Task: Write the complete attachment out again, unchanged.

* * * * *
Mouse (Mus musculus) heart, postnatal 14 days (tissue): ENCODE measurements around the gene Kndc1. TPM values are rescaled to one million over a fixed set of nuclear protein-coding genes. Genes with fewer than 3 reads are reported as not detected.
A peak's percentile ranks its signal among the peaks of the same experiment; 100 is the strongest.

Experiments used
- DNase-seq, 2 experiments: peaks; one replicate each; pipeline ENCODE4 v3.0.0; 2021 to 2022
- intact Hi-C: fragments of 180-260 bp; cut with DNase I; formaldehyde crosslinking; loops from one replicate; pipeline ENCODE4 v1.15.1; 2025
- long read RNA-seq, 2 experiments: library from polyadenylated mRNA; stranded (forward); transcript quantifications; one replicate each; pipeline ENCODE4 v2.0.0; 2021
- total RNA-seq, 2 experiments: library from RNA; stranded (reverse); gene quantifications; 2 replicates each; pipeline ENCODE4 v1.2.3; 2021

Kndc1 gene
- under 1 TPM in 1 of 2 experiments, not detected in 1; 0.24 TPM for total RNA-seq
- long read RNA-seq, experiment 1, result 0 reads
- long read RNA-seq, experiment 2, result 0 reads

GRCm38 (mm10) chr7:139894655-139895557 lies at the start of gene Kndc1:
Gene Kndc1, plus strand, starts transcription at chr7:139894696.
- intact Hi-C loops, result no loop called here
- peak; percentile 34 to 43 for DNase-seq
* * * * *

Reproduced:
Mouse (Mus musculus) heart, postnatal 14 days (tissue): ENCODE measurements around the gene Kndc1. TPM values are rescaled to one million over a fixed set of nuclear protein-coding genes. Genes with fewer than 3 reads are reported as not detected.
A peak's percentile ranks its signal among the peaks of the same experiment; 100 is the strongest.

Experiments used
- DNase-seq, 2 experiments: peaks; one replicate each; pipeline ENCODE4 v3.0.0; 2021 to 2022
- intact Hi-C: fragments of 180-260 bp; cut with DNase I; formaldehyde crosslinking; loops from one replicate; pipeline ENCODE4 v1.15.1; 2025
- long read RNA-seq, 2 experiments: library from polyadenylated mRNA; stranded (forward); transcript quantifications; one replicate each; pipeline ENCODE4 v2.0.0; 2021
- total RNA-seq, 2 experiments: library from RNA; stranded (reverse); gene quantifications; 2 replicates each; pipeline ENCODE4 v1.2.3; 2021

Kndc1 gene
- under 1 TPM in 1 of 2 experiments, not detected in 1; 0.24 TPM for total RNA-seq
- long read RNA-seq, experiment 1, result 0 reads
- long read RNA-seq, experiment 2, result 0 reads

GRCm38 (mm10) chr7:139894655-139895557 lies at the start of gene Kndc1:
Gene Kndc1, plus strand, starts transcription at chr7:139894696.
- intact Hi-C loops, result no loop called here
- peak; percentile 34 to 43 for DNase-seq